German artillery. Photo: U.S. National Archives

More significantly, as the late English historian Paul Johnson opined, Barbarossa was simply “underpowered” — that is, there were not enough soldiers, artillery pieces, tanks, aircraft, etc., for the gargantuan task at hand. Moreover, to expand on my initial observation, every judgment made by the German General Staff prior to the start of the campaign — about operational planning, logistics, intelligence — was clouded by unjustified optimism. Despite the famous injunction of Prussian Field Marshal Helmuth von Moltke that “no war plan survives contact with the enemy”, German Barbarossa planners had no “Plan B” in case the Red Army and Soviet State withstood the initial invasion. In fact, all operations after the initial frontier victories (west of the Western Dvina-Dnepr river lines) and the Smolensk cauldron battle were essentially improvised. And the German Ostheer became bogged down in a war of attrition it could never win.

Is it possible to draw lessons from what happened on the Eastern Front during World War II for the current conflict in Ukraine?

Yes, I believe it is. In the first place, one is struck by how dramatically conventional warfare has changed since the 1940s. While the current Ukrainian battlefield — with AFVs, artillery, mortars, combat aircraft — may appear similar to a WWII battlefield, advances in technology have completely altered the face of modern warfare. Persistent satellite surveillance, precision weapons for both air and ground forces, advances in electronic warfare, unmanned aerial vehicles, and, last but by no means least, unprecedented use and numbers of mines, have collectively conspired to make 21st Century warfare uniquely different and deadly. In my view, it is not too much to posit that, in the first quarter of this century, we have again witnessed a real Revolution in Military Affairs (as also occurred in the period between World Wars I and II). And to draw a parallel to the eastern front in WWII, we are once again witnessing what, in effect, is an artillery-centric war of attrition that can only be won by the side with superior resources. From 1941/45 that side was the Soviet Union, today it is the Russian Federation.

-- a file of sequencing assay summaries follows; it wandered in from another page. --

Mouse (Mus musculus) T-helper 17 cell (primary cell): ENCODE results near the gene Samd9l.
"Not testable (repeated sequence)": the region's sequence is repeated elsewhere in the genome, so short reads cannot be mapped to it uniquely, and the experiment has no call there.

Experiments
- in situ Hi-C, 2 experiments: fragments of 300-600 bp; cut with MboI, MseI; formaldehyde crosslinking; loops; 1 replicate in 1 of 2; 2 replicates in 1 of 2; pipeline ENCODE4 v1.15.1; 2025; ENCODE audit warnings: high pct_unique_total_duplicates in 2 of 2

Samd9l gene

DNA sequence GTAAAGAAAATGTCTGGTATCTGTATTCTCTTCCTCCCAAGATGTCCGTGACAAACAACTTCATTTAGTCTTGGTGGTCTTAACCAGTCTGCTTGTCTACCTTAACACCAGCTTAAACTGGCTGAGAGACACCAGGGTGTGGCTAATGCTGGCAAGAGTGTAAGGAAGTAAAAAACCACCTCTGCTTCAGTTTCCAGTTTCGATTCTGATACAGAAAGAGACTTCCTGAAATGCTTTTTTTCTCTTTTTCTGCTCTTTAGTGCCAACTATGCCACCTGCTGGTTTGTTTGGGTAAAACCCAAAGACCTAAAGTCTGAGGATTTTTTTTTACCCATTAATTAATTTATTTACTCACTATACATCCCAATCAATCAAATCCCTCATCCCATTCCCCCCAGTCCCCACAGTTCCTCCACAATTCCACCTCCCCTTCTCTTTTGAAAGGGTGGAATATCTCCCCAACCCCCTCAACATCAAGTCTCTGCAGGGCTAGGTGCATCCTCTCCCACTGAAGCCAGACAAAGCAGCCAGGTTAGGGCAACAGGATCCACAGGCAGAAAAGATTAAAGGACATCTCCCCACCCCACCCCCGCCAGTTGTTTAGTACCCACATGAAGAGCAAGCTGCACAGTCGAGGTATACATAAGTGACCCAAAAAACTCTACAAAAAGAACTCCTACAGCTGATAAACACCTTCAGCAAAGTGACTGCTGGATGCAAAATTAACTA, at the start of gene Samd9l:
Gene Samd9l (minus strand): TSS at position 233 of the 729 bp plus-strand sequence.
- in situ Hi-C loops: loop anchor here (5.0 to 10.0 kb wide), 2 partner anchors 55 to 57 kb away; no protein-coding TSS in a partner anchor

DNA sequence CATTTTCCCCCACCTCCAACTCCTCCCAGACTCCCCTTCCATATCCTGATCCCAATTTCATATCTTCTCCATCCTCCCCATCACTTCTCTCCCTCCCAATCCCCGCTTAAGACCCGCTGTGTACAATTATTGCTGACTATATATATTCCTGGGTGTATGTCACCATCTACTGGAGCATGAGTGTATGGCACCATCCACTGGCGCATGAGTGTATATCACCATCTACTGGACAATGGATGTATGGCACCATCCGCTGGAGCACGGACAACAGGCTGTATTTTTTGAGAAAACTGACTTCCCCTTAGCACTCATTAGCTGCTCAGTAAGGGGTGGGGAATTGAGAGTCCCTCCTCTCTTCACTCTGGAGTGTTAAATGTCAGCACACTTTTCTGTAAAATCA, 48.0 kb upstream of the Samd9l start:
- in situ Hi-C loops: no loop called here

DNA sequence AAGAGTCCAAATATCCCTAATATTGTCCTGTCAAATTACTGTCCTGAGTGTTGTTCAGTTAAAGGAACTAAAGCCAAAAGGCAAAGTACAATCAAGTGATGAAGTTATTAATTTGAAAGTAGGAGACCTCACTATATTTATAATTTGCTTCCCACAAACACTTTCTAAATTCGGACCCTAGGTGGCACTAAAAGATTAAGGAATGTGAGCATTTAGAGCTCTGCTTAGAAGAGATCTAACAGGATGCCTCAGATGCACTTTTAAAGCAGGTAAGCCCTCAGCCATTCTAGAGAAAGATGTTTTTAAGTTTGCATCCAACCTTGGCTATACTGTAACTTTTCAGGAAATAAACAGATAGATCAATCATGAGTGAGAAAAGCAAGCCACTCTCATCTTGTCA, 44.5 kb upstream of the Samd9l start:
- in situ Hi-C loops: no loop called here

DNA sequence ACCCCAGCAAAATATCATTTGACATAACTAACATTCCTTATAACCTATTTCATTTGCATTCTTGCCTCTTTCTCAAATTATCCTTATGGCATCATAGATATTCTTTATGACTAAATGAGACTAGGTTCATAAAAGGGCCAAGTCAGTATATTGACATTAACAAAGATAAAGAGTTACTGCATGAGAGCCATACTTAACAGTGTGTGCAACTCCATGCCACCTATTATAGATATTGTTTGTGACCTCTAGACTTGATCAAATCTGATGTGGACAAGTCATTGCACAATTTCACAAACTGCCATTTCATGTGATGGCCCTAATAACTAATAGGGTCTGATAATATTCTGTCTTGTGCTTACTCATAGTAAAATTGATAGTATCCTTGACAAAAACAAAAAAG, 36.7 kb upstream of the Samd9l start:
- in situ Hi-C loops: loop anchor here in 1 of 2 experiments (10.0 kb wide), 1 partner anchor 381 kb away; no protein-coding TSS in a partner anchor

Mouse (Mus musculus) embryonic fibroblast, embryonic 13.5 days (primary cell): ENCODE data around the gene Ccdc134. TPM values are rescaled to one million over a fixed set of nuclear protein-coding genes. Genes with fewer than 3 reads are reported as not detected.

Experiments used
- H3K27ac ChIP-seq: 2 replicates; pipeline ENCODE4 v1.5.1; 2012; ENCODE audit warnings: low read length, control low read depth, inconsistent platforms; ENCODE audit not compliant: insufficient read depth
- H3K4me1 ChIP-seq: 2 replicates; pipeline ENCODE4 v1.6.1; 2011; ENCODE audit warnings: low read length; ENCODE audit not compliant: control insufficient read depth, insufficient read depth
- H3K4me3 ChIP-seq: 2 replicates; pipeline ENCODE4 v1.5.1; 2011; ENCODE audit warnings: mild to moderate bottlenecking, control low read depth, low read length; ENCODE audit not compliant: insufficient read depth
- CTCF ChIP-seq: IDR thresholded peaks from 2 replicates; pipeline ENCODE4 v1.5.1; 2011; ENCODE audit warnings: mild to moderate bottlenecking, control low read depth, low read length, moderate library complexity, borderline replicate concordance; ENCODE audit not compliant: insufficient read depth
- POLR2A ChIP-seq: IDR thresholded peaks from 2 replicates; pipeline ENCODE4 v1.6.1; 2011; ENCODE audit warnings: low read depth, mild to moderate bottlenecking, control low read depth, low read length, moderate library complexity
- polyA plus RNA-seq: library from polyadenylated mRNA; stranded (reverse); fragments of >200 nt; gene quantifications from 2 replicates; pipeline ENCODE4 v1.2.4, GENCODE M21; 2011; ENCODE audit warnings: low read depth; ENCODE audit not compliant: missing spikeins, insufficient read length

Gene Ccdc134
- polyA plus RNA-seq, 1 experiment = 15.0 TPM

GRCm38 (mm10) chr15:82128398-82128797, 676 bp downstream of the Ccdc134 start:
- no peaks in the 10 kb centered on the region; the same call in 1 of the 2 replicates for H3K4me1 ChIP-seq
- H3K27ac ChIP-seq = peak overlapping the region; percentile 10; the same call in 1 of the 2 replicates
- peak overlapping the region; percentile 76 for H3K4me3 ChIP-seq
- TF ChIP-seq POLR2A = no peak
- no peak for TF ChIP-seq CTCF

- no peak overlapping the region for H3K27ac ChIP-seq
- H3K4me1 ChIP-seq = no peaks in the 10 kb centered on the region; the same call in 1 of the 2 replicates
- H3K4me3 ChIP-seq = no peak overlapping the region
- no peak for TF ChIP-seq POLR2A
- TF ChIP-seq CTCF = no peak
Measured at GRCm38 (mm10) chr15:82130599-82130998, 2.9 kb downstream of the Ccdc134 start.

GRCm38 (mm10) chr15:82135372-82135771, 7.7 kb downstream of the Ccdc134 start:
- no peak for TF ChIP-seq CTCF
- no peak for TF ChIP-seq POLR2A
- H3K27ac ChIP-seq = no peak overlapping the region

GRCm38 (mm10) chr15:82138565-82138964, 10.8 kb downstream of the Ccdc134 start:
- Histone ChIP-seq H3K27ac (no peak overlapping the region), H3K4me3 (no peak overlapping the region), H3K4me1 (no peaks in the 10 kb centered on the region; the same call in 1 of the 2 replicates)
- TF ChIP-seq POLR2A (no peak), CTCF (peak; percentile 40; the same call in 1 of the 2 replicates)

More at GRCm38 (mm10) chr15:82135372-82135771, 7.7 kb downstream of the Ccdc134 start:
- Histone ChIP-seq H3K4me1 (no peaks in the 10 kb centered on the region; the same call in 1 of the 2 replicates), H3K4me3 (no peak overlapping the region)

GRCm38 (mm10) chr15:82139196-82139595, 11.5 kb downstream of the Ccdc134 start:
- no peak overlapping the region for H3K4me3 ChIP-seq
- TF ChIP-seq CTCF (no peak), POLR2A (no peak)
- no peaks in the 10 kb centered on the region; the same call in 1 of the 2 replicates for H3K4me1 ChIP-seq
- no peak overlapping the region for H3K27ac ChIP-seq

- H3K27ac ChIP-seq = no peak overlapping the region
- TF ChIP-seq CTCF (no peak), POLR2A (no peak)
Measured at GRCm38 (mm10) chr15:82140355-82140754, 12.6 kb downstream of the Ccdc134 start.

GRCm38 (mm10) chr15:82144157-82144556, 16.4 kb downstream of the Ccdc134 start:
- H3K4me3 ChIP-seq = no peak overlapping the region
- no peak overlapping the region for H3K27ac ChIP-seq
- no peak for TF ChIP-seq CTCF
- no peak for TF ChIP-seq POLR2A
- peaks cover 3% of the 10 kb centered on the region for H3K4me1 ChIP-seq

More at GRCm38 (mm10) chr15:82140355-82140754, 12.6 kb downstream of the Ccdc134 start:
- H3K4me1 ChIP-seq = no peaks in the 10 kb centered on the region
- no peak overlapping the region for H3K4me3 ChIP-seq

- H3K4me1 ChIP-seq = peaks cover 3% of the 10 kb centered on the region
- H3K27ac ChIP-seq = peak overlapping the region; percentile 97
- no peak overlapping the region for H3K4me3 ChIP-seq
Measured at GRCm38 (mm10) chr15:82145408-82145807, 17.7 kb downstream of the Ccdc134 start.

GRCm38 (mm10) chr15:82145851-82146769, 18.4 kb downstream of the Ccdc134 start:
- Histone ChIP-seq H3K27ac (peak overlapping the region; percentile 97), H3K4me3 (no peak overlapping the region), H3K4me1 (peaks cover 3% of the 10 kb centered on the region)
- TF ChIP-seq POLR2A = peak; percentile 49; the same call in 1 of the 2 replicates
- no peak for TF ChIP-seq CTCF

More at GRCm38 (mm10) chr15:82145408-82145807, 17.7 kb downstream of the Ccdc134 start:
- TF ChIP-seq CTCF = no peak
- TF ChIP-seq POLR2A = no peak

Field graves of German soldiers. Photo: U.S. National Archives

Are you already working on a new book and is there anything else you want to say?

I published my short (45k words) Guderian manuscript (Guderian’s Panzers) with Strategy & Tactics Quarterly (Nr. 22) this past May. However, since Putin’s full-on invasion of Ukraine, I have dedicated most of my time to studying and discussing the current Russo-Ukraine War. I believe the most important thing I could say to conclude this “Q&A” is to urge folks — Americans & Europeans — to pay more attention to this dangerous and relentlessly escalating conflict. In my view, we are one serious blunder away from all-out war with Russia. It may also be that the U.S. and NATO — who are now fantasizing about Ukraine renewing its failed offensive in spring 2024 — are preparing for a much longer war, instead of looking for a way to end it that takes into account certain conditions on the ground that will not change, short of WWIII (Russia will never surrender the territory it has taken since February 2022). Sometimes I question the collective sanity of our leadership in the U.S. and NATO — to wit, how can they possibly think that Ukraine can continue to sustain this war into 2024 (and even beyond!) when they have largely depleted their stocks of weapons and munitions without which Ukraine cannot fight? These are times that try men’s souls.

Readers with more questions can contact me through my website.

Used source(s)

  • Source: Dr. Craig W.H. Luther / TracesOfWar
  • Published on: 17-09-2023 15:34:50